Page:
It had been built by the feet of the mountain of Ithomi in 369 B.C., where the prehistoric Ithomi was, by the Theban general Epaminondas with the help of Epitelis from Argos. It was erected as a shelter for the settlement of refugees from Messinia and Arkadia and in order to create a powerful city to counterbalance the sovereignty of Sparta. The city was protected by a circular symmetrical wall built with huge stones which were 2-2,5 m. wide and 4,5 m. high. Its perimeter extended for 9,024 m. and followed the two slopes of Mount Ithomi which was a place of worship for Ithomata Dia (Zeus). In terms of structure the wall is considered to be one of the best examples of architecture and fortification of the fourth century B.C. with two gates; the eastern, the Lakoniki and the northwestern, the Arkadiki. The Arkadiki Gate had two doors and a big circular yard was included inside while the wall had ramparts and overlooking turrets at intervals as well as embrasures on two different levels.
The centre of the town was in the place of the contemporary village Mavromati while in the Agora, according to what has been Knhwn until 1986 and what comes to light with the excavations on the area of ancient Messini by the professor in the University of Crete, Petros Themelis, was the source of Arsinoe or Kallirroi Krini. In the archaeological site there is the Asklaepeio, holy sanctuaries of Poseidon, Aphrodite and Demeter, statues of the Mother of gods (attributed to the Messinian artist Damofondas), Lafias Artemidos, Elitheias, the Dioskouri, a monument to honor Aristomenis, the Gymnasium and the Sevasteio or Kesharion, a building dedicated( from 14 A.D) to the worship of Roman emperors.
Skeletons of Synedrio, Alexandrianis era and Ierothisiou have been found close to the Agora as well as statues of all the gods and goddesses of ancient Greece and of the founder of the city, general Epaminondas, and ruins of the theatre, the Vouleftirio and the stadium. It was the capital of the federation of messinian cities (338-191 B.C) and reached its heyday during the Achaic and Aetolic confederacy.
This text is cited March 2003 from the Messenia Prefecture Tourism Promotion Commission URL below, which contains image.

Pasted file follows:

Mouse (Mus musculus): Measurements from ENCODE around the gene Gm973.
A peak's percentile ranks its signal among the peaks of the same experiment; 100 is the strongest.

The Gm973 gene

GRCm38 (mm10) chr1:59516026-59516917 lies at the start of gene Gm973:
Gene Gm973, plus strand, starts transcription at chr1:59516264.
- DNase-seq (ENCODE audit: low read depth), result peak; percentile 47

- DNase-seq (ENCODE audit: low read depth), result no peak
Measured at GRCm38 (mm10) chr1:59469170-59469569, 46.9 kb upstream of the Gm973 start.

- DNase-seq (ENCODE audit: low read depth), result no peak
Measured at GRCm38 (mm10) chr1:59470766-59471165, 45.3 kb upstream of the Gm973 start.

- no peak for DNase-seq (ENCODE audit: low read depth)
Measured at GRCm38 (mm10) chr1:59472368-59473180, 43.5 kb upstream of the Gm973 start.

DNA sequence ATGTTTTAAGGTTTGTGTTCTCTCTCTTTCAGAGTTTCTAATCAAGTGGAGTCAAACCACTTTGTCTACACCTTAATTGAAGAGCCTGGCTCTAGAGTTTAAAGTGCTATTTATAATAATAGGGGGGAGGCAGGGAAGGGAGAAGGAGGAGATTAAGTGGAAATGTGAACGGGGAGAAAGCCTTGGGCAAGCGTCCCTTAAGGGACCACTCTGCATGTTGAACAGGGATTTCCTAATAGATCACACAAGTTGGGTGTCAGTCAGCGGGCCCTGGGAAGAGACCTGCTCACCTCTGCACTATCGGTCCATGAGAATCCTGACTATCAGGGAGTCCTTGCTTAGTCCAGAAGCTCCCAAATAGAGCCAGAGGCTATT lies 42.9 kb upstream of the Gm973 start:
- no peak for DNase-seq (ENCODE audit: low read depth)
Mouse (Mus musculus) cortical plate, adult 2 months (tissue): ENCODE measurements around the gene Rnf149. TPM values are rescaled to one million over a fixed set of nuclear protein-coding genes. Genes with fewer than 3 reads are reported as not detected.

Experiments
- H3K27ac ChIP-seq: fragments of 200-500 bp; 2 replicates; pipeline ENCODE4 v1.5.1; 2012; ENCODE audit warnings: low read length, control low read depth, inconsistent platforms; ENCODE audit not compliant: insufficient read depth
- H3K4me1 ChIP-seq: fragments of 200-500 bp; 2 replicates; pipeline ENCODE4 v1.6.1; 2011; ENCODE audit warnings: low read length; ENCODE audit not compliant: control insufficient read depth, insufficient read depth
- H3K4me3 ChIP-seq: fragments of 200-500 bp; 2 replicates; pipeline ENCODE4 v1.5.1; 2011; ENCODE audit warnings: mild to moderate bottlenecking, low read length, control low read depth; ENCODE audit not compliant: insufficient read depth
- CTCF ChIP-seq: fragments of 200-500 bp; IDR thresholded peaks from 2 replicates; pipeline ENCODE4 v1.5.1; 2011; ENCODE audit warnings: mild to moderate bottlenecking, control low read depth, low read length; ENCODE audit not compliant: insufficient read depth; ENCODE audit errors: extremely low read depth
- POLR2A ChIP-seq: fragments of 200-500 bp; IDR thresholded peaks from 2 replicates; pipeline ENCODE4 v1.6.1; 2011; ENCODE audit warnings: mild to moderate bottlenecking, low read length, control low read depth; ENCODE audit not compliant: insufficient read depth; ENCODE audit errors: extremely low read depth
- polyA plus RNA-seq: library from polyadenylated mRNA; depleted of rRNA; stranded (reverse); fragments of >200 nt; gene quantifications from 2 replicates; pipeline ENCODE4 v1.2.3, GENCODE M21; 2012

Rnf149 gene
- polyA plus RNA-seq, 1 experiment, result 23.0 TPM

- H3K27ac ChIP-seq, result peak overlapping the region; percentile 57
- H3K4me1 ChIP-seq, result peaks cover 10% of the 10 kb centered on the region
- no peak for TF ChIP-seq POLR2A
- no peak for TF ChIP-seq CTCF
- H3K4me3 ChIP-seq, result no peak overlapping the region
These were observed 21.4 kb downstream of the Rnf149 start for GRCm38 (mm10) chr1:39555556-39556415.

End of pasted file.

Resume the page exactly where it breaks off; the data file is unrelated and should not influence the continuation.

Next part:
From 1987, that professor Petros Themelis began the excavations, till now, there have been found:
Two sanctuaries on the SW slope of mount Ithome.
The N side of the market-place.
The sanctuaries of Demeter and the Dioscouri.
The sanctuary of Artemis Orthia (standing).
The N wing of the Asclepion.
A public bath.
Two rooms of Roman buildings.
Part of the Hierothesion.
The stadium and the gymnasium.
The shrine of Heracles and Hermes with their statues of worship.
The Heroon, a Doric temple in the stadium.
The ancient theatre.
The water-basin Arsinoe, where the village Mavromati takes water from. Behind the water-basin there was found a sanctuary of Acheloous. (source: Publication of the Prefectural government of Messenia).
It was intended only for the meetings of the 76 members of the congress of the town, for whom there was a stone bench along the three sides, while in the middle of the fourth there was supposed to be the podium of the speaker (Ekdot. Athinon, Pausaniou Periegissis, vol.3, p.124, note 3).
Periods: Classical, Hellenistic, Roman
Type: Fortified city
Summary: One of the best fortified of ancient Greek cities.
Located in the highlands of Messenia on the SW slopes of Mt. Ithome, Messene was among the best fortified of ancient Greek cities. Mt. Ithome was mentioned by Homer and its summit served as a religious center and refuge for the Messenians at least since the Archaic period. From the acropolis almost all of the state of Messenia is visible. The 4th century B.C. fortification walls of Messene (still well preserved) totaled a length of ca. 9 km and enclosed the acropolis as well as large tracts of agricultural land that could serve as a place of refuge for inhabitants from the countryside. A Sanctuary of Asklepios, theater, stadium and other public buildings were also enclosed within the fortifications. The circuit walls (ca. 2.5 m thick and 4.5 m high) included at least 4 well-designed city gates and over 30 towers.
The city of Messene was founded as the new capital in 369 B.C. after the liberation of Messenia from Spartan rule, and the city walls are reported to have been completed in just 85 days. Messene joined and abandoned a number of leagues and alliances during the Hellenistic period and was besieged in 220, 214, 202, and 182 B.C. The city was never politically powerful, but remained prosperous and continued to be inhabited at least into the 5th century A.D.
Minor excavations by T. Sophoulis in 1895; G. Oikonomos in 1909 and 1925. A. Orlandos has excavated from 1957-1964 and since 1969.
Donald R. Keller, ed.
This text is cited Nov 2002 from The Perseus Project URL below, which contains 26 image(s), bibliography & interesting hyperlinks.
Site of the University of Minnesota.
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